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Democratizing Innovation

by Eric von Hippel

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271371,856 (3.65)None
Innovation is rapidly becoming democratized. Users, aided by improvements in computer and communications technology, increasingly can develop their own new products and services. These innovating users—both individuals and firms—often freely share their innovations with others, creating user-innovation communities and a rich intellectual commons. In Democratizing Innovation, Eric von Hippel looks closely at this emerging system of user-centered innovation. He explains why and when users find it profitable to develop new products and services for themselves, and why it often pays users to reveal their innovations freely for the use of all. The trend toward democratized innovation can be seen in software and information products—most notably in the free and open-source software movement—but also in physical products. Von Hippel's many examples of user innovation in action range from surgical equipment to surfboards to software security features. He shows that product and service development is concentrated among "lead users," who are ahead on marketplace trends and whose innovations are often commercially attractive. Von Hippel argues that manufacturers should redesign their innovation processes and that they should systematically seek out innovations developed by users. He points to businesses—the custom semiconductor industry is one example—that have learned to assist user-innovators by providing them with toolkits for developing new products. User innovation has a positive impact on social welfare, and von Hippel proposes that government policies, including R&D subsidies and tax credits, should be realigned to eliminate biases against it. The goal of a democratized user-centered innovation system, says von Hippel, is well worth striving for. An electronic version of this book is available under a Creative Commons license.… (more)

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great book about the changing and increasingly collaborative nature of innovation. book shows overview of tools and criteria for developers and manufacturers to enable end-users to co-develop products and services. ( )
  hennis | Jul 30, 2007 |
A French chef whose restaurant is given an extra “star” in the famed Michelin Guide (on a scale of 1 to 5) can expect a flurry of new patrons, prestige and profits in the coming year. Similarly, restaurants that “lose” a star can see sales drop as much as 50%. Since there is so much money riding on the quality of food served in top French restaurants, why aren’t the recipes and food preparation techniques used by great French chefs protected by copyrights, patents or trade secret law? The answer, as explored in a fascinating paper by Emmanuelle Fauchart and Eric von Hippel, is that the social norms of the culinary professionals are a more effective tool for protecting the “proprietary” interests of top-flight chefs. The commons is the governance regime of choice for protecting the value of great French food.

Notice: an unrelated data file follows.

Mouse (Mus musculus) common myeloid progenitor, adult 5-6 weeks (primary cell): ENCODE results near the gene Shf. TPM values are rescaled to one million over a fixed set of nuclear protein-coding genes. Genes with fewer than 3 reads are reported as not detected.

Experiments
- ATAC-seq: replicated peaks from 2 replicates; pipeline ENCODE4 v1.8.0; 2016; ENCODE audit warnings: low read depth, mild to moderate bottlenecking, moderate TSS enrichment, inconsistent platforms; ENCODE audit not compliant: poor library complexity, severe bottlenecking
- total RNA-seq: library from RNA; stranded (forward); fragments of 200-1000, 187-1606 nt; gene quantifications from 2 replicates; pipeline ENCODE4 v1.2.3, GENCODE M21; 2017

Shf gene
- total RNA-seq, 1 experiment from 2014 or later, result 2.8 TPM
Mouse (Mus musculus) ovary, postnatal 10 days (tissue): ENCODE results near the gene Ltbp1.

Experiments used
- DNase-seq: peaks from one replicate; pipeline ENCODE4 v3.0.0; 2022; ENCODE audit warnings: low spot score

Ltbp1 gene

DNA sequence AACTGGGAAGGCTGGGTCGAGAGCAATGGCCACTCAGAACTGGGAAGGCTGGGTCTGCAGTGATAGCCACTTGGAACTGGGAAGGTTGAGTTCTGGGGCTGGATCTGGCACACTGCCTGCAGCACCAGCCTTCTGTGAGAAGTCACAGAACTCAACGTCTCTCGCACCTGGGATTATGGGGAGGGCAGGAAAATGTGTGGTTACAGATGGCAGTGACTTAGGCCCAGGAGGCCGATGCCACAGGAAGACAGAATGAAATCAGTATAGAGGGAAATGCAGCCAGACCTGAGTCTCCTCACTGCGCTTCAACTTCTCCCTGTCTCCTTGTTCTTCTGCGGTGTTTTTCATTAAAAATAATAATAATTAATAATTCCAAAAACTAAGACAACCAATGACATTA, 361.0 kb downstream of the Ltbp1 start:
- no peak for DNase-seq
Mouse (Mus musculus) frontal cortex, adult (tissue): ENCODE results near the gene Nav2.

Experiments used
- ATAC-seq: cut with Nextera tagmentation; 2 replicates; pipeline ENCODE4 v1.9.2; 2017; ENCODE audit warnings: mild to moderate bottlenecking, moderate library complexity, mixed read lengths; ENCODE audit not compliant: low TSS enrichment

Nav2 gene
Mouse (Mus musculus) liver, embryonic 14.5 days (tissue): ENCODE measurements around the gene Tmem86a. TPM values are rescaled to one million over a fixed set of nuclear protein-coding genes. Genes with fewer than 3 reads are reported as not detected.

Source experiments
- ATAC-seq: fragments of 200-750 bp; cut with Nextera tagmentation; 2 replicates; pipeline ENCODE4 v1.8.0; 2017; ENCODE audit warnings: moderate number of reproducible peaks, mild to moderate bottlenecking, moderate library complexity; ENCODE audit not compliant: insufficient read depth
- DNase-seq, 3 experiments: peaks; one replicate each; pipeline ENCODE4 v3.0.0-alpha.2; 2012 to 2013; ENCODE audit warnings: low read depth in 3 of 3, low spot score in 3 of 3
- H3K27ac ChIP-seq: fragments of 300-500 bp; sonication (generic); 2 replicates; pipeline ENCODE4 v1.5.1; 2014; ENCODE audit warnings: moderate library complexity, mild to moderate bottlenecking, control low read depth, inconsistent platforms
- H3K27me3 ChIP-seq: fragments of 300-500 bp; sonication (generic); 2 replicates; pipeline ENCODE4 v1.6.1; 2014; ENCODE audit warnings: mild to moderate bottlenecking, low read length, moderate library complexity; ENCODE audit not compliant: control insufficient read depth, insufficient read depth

Von Hippel is the MIT professor who has long studied user-driven innovation, most recently in his book, Democratizing Innovation. (See my earlier post on this book.) Fauchart teaches at the Conservatoire des Arts and Metiers, in Paris. After sending out a detailed questionnaire to 485 French chefs who had been given some form of recognition by the Michelin Guide, Fauchart and von Hippel studied the 104 responses and conducted ten in-person interviews. In their paper, “Norms-based Intellectual Property Systems: The Case of French Chefs,” the researchers identified three strong social norms that assure that the culinary commons works effectively.
  cued100prof | Sep 9, 2006 |
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Innovation is rapidly becoming democratized. Users, aided by improvements in computer and communications technology, increasingly can develop their own new products and services. These innovating users—both individuals and firms—often freely share their innovations with others, creating user-innovation communities and a rich intellectual commons. In Democratizing Innovation, Eric von Hippel looks closely at this emerging system of user-centered innovation. He explains why and when users find it profitable to develop new products and services for themselves, and why it often pays users to reveal their innovations freely for the use of all. The trend toward democratized innovation can be seen in software and information products—most notably in the free and open-source software movement—but also in physical products. Von Hippel's many examples of user innovation in action range from surgical equipment to surfboards to software security features. He shows that product and service development is concentrated among "lead users," who are ahead on marketplace trends and whose innovations are often commercially attractive. Von Hippel argues that manufacturers should redesign their innovation processes and that they should systematically seek out innovations developed by users. He points to businesses—the custom semiconductor industry is one example—that have learned to assist user-innovators by providing them with toolkits for developing new products. User innovation has a positive impact on social welfare, and von Hippel proposes that government policies, including R&D subsidies and tax credits, should be realigned to eliminate biases against it. The goal of a democratized user-centered innovation system, says von Hippel, is well worth striving for. An electronic version of this book is available under a Creative Commons license.

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